Anniversaries usually prompt reflection and celebration. But most anniversaries aren't as controversial as Roe v. Wade. A Supreme Court decision that was supposed to settle the issue of abortion once and for all continues to divide the country. Today as we observe the 40th anniversary of the legalization of abortion, the event is shadowed by widespread protests planned throughout the week.
Over the years on nearly every Roe v. Wade anniversary, I've reflected on certain aspects of the decision within a historical context.
In 2008 on the 35th anniversary, I observed that "Roe has never moved from the front burner of national political debate," and linked to the story of Gerri Santoro, whose grim story was often cited by pro-choice activists as an example of why safe and legal abortion needed to be protected. Santoro had separated from her abusive husband and was trying to build a new life with a new boyfriend, but when she found out she'd become pregnant she feared her ex would kill her if he found out. Her boyfriend attempted to perform abortion in a hotel room but after Santoro began hemorrhaging uncontrollably, he left her to die.
In 2009 on the 36th anniversary of Roe, I noted abortion was extremely rare on TV and in film, and that "entertainment media won't touch abortion with a ten-foot pole, even as other cultural taboos have fallen by the wayside." I followed this up with questions for newly-inaugurated President Barack Obama, wondering if he'd live to his campaign pledges as a pro-choice candidate.
In 2010 on the 37th anniversary I turned to other women for their thoughts, including Robin Marty who questioned the validity of the "fetal personhood amendment" because of her own personal story. When her baby died during the 8th week of pregnancy yet her body wouldn't miscarry, at 12 weeks she had a D & C, and at 24 weeks she was still "pregnant" based on her hormone levels. She wrote, "If the end of a pregnancy can be this fluid, how can 'this is the exact moment that a human begins and has rights?' Pregnancy is far too complicated for that."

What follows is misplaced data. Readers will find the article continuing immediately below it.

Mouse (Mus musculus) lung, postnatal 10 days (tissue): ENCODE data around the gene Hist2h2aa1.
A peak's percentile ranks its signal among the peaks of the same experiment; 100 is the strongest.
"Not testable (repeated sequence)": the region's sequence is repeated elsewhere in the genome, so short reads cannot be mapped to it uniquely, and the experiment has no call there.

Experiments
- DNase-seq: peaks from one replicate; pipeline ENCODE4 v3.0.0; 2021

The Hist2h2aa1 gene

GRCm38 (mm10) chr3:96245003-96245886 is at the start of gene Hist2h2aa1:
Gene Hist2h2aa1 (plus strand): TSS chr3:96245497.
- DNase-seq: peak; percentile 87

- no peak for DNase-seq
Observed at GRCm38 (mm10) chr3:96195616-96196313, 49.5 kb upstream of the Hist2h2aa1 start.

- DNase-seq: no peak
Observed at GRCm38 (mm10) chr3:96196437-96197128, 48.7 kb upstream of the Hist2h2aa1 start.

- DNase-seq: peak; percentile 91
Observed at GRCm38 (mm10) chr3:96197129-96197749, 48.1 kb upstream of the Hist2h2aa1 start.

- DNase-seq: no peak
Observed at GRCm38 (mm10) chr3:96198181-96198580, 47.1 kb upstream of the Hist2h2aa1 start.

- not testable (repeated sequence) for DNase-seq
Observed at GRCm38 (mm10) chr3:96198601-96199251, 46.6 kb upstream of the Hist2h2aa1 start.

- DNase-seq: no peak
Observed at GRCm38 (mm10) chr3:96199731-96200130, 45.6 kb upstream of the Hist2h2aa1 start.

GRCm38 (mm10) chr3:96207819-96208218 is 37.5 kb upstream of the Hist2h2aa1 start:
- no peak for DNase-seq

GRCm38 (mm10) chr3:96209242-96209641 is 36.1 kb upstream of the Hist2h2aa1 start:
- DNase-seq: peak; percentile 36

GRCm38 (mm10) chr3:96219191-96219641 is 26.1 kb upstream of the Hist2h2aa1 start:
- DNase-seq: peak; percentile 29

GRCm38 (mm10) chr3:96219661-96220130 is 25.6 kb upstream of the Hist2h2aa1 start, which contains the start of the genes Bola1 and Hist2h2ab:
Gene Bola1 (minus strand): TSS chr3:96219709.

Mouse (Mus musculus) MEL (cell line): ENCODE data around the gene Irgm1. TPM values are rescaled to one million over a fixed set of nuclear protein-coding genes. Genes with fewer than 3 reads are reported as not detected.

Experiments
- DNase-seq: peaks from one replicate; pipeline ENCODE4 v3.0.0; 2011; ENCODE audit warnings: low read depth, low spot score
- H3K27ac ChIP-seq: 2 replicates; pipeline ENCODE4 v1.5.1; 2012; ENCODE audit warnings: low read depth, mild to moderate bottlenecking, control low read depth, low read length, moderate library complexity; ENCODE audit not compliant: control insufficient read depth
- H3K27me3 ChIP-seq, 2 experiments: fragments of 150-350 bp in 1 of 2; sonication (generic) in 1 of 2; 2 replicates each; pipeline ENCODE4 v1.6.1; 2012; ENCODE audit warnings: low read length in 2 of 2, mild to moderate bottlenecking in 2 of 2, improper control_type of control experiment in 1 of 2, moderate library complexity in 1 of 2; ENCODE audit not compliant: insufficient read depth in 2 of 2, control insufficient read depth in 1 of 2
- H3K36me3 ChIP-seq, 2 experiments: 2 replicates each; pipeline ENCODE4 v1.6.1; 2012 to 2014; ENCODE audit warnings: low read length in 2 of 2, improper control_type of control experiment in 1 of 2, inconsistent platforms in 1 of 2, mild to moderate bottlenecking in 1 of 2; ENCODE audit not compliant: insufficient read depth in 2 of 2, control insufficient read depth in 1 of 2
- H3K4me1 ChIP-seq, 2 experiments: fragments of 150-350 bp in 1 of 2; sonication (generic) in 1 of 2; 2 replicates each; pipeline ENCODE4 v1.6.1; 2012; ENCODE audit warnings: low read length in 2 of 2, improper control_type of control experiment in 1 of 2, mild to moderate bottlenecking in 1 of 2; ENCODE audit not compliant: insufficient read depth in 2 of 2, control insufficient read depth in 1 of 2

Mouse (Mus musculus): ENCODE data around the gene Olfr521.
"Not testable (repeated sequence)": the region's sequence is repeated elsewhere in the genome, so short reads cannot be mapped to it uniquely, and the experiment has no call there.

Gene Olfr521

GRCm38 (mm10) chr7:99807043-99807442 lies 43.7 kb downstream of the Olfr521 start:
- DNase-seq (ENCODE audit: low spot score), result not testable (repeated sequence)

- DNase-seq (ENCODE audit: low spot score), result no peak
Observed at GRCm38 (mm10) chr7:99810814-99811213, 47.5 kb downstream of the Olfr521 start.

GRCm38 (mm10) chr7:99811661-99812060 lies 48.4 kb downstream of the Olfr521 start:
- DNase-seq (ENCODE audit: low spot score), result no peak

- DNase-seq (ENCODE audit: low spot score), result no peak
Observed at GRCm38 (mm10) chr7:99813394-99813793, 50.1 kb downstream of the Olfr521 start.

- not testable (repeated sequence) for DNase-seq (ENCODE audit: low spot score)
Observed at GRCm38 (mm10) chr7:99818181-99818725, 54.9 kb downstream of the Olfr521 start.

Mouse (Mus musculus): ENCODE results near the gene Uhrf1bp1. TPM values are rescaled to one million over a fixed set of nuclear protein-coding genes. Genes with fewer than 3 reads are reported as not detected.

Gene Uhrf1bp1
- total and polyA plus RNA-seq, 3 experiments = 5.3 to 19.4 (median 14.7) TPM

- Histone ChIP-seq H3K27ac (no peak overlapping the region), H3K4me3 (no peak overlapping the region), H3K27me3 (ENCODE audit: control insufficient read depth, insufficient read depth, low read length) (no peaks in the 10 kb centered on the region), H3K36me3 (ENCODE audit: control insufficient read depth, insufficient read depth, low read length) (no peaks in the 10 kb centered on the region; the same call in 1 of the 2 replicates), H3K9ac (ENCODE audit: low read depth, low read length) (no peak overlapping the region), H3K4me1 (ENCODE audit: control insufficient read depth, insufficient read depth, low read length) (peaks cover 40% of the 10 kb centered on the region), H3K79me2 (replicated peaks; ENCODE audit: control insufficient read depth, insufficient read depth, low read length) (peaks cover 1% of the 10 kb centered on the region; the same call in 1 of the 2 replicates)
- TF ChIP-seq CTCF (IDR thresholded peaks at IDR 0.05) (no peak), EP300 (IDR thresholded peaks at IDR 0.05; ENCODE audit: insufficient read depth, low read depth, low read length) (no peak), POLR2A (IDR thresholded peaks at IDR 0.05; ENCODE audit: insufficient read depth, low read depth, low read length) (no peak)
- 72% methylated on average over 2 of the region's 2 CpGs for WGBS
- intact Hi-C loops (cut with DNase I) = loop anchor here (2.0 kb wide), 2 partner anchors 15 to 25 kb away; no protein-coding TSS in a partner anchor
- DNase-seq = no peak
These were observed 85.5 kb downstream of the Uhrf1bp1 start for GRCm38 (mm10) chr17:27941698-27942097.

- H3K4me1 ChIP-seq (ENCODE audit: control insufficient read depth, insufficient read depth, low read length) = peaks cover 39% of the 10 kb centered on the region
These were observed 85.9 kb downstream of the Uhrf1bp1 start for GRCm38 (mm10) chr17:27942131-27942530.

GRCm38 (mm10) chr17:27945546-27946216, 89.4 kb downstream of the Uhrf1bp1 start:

In 2011, on the 38th anniversary I focused on the generational divide between older women who grew up in a world in which their friends and acquaintances died from illegal abortions and younger women who take choice for granted and seem disinclined to fight for reproductive rights. I linked to an essay by Dorothy Powell, a senior at Ohio State University, who worried over the growing apathy of her college peers at the same time lack of access to abortion was on the rise.
On this 40th anniversary of Roe, it's important to remember the history that led to Roe and understand the circumstances that women lived under prior to the Supreme Court decision. As Linda K. Kerber, past president of the American Historical Association notes, "Every state--and indeed every locality--has its own history of abortion: every state and every locality is less than a half-century removed from a time when abortion was illegal everywhere."
In her essay "The 40th Anniversary of Roe v. Wade: A Teachable Moment," Kerber encourages undergraduate and graduate students -- and those that educate them -- to continue to pursue lines of inquiry in order to "reconstruct a history that is in grave danger of being lost." She writes, "Roe's 40th anniversary is both a warning of rapidly fading memories and an opportunity to capture a history that still shapes American lives and politics."
Forty years ago, the Supreme Court could not have known that their decision would continue to reverberate for decades and be debated every time supporters and opponents clashed in front of abortion clinics and inside statehouses across the nation. If there's one thing we can can agree on regarding abortion, it's that we disagree.